2015: The Year In Review - NORML's Top 10 Events That Shaped Marijuana Policy

#1 Congress Reauthorizes Medical Marijuana Protections
Members of Congress approved language in the fiscal year 2016 omnibus spending bill that continues to limit the federal government from taking punitive action against state-licensed individuals or operations that are acting are in full compliance with the medical marijuana laws of their states. The provisions reauthorize Section 538 of the Continuing Appropriations Act of 2015, which states, "None of the funds made available in this act to the Department of Justice may be used … to prevent … states … from implementing their own state laws that authorize the use, distribution, possession, or cultivation of medical marijuana." Read the full story at: http://norml.org/news/2015/12/17/congress-omnibus-spending-bill-reauthorizes-medical-marijuana-protections.

#2 Federal Judge Upholds Marijuana’s Schedule I Status
A federal judge in April rejected a motion challenging the constitutionality of cannabis’ classification as a Schedule I prohibited substance. "At some point in time, a court may decide this status to be unconstitutional," Judge Kimberly Mueller said from the bench. "But this is not the court and not the time." Judge Meuller had presided over five days of hearings in October 2014 in a challenge brought by members of the NORML Legal Committee. Read the full story at: http://norml.org/news/2015/04/16/federal-judge-upholds-marijuana-s-schedule-i-status.

#3 Medical Cannabis Access Associated With Less Opioid Abuse
States that permit qualified patients to access medical marijuana via dispensaries possess lower rates of opioid addiction and overdose deaths, according to a study published in July by the National Bureau of Economic Research, a non-partisan think-tank. The findings mirror those published in 2014 in The Journal of the American Medical Association concluding, "States with medical cannabis laws had a 24.8 percent lower mean annual opioid overdose mortality rate compared with states without medical cannabis laws." Read the full story at: http://norml.org/news/2015/07/16/study-medical-cannabis-access-associated-with-reduced-opioid-abuse.

#4 DC Depenalizes Marijuana; Arrests Plummet
Despite threats from members of Congress, District officials implemented voter-approved legislation earlier this year eliminating penalties associated with the possession and cultivation of personal use quantities of marijuana by adults. Following the law’s implementation, marijuana-related arrests in the nation’s capital fell 99 percent. Read the full story at: http://norml.org/news/2015/12/04/cities-see-major-decline-in-marijuana-possession-arrests.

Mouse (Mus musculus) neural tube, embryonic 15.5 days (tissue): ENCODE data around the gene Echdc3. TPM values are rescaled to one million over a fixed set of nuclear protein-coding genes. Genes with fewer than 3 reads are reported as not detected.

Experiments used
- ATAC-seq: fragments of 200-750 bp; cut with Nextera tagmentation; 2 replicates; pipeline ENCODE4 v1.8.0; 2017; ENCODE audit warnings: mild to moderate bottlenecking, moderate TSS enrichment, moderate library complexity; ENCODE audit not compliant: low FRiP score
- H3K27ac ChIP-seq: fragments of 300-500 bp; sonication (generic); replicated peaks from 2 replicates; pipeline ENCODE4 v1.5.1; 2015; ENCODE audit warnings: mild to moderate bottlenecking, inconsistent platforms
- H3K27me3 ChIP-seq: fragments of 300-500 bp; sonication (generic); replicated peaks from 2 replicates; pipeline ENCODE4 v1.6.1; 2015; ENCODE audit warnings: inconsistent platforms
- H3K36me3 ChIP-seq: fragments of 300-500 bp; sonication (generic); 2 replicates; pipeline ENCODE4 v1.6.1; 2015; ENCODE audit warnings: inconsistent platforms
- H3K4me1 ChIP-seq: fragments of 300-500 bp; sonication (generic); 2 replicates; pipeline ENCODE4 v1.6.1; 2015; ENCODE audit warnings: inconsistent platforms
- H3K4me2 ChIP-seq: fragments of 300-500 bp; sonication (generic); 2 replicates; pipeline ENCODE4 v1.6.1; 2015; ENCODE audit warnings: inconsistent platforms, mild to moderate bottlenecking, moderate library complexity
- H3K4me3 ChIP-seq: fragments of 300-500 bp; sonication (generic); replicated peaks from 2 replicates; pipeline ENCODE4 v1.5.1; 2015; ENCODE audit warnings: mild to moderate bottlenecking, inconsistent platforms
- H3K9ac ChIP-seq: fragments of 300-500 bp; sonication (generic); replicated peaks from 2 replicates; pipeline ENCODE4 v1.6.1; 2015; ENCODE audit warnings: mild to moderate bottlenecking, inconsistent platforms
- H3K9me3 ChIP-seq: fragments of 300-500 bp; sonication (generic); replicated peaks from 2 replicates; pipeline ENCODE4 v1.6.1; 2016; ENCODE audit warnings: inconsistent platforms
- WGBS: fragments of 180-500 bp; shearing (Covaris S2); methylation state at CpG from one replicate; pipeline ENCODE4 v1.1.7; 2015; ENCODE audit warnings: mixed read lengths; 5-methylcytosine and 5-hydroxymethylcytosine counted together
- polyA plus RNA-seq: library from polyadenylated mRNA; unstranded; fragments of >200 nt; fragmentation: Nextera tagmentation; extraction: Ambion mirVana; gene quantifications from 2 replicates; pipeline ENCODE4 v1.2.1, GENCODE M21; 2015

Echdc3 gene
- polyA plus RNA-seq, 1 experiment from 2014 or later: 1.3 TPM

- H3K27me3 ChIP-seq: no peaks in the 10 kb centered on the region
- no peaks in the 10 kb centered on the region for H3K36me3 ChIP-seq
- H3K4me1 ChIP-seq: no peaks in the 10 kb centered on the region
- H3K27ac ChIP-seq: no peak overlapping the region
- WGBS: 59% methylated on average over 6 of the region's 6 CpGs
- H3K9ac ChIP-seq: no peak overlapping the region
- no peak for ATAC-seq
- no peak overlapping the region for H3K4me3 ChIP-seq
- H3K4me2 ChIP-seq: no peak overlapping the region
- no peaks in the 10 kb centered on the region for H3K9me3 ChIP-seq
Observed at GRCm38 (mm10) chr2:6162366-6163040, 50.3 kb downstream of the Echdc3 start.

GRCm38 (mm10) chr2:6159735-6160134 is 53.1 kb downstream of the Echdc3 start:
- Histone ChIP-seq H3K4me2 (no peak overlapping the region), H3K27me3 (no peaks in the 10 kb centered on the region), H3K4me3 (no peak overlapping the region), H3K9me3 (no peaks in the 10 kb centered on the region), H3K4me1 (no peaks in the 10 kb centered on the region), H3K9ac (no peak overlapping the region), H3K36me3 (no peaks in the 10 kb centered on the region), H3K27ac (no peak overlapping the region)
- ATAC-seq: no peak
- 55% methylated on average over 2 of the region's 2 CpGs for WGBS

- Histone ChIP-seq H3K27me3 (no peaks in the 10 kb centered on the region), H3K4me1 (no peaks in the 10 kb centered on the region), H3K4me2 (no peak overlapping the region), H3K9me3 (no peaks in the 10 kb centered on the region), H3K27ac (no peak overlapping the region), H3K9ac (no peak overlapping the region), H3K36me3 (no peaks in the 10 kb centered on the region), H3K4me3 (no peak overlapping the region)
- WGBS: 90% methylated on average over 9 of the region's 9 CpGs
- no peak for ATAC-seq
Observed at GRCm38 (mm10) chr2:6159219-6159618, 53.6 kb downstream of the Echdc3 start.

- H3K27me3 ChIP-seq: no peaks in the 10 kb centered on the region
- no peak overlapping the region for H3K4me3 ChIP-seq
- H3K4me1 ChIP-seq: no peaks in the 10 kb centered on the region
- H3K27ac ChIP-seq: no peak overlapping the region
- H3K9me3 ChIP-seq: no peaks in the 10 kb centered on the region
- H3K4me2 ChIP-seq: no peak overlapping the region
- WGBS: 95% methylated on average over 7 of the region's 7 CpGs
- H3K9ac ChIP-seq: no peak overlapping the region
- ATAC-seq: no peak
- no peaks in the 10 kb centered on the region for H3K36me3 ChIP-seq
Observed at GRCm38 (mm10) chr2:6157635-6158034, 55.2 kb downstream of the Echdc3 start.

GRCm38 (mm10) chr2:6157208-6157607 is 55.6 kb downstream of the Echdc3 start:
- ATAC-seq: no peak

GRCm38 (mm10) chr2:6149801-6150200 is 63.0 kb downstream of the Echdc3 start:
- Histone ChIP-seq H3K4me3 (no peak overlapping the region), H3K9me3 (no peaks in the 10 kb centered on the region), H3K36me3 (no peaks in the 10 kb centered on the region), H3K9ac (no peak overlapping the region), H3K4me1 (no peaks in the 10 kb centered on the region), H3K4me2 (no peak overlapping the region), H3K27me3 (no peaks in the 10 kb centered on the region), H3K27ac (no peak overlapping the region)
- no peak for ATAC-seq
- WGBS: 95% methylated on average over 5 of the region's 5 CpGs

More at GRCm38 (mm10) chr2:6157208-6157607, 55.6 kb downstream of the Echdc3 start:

#5 Marijuana Law Changes Don’t Change Youth Use, Attitudes
Rates of youth marijuana use are unaffected by changing laws, according to data published in July in The American Journal of drug and Alcohol Abuse. Investigators evaluated trends in young people’s attitudes toward cannabis and their use of the substance during the years 2002 to 2013 – a time period where 14 states enacted laws legalizing the medical use of the plant, and two states approved its recreational use by adults. "Our results may suggest that recent changes in public policy, including the decriminalization, medicalization, and legalization of marijuana in cities and states across the country, have not resulted in more use or greater approval of marijuana use among younger adolescents," researchers reported. Read the full story at: http://norml.org/news/2015/07/16/study-changes-in-state-marijuana-laws-are-not-associated-with-greater-use-or-acceptance-by-young-people.

#6 Gallup Poll: More Americans Than Ever Say Marijuana Should Be Legal
Fifty-eight percent of Americans believe that "the use of marijuana should be made legal," according to nationwide survey data released in October by Gallup pollsters. The percentage ties the highest level of support ever reported by Gallup, which has been measuring Americans’ attitudes toward cannabis since the late 1960s. The percentage is more than twice the level of support reported in the mid-1990s. Read the full story at: http://norml.org/news/2015/10/22/gallup-support-for-legalizing-marijuana-at-historic-high-2.

#7 Study: Marijuana Use Not Associated With Changes In Brain Morphology
Marijuana use is not associated with structural changes in the brain, according to imaging data published in January in The Journal of Neuroscience. Investigators assessed brain morphology in both daily adult and adolescent cannabis users compared to non-users. They found "no statistically significant differences … between daily users and nonusers on volume or shape in the regions of interest" after researchers controlled for participants’ use of alcohol. "[T]he results indicate that, when carefully controlling for alcohol use, gender, age, and other variables, there is no association between marijuana use and standard volumetric or shape measurements of subcortical structures," researchers reported. Read the full story at: http://norml.org/news/2015/02/19/study-marijuana-use-not-associated-with-previously-reported-changes-in-brain-morphology.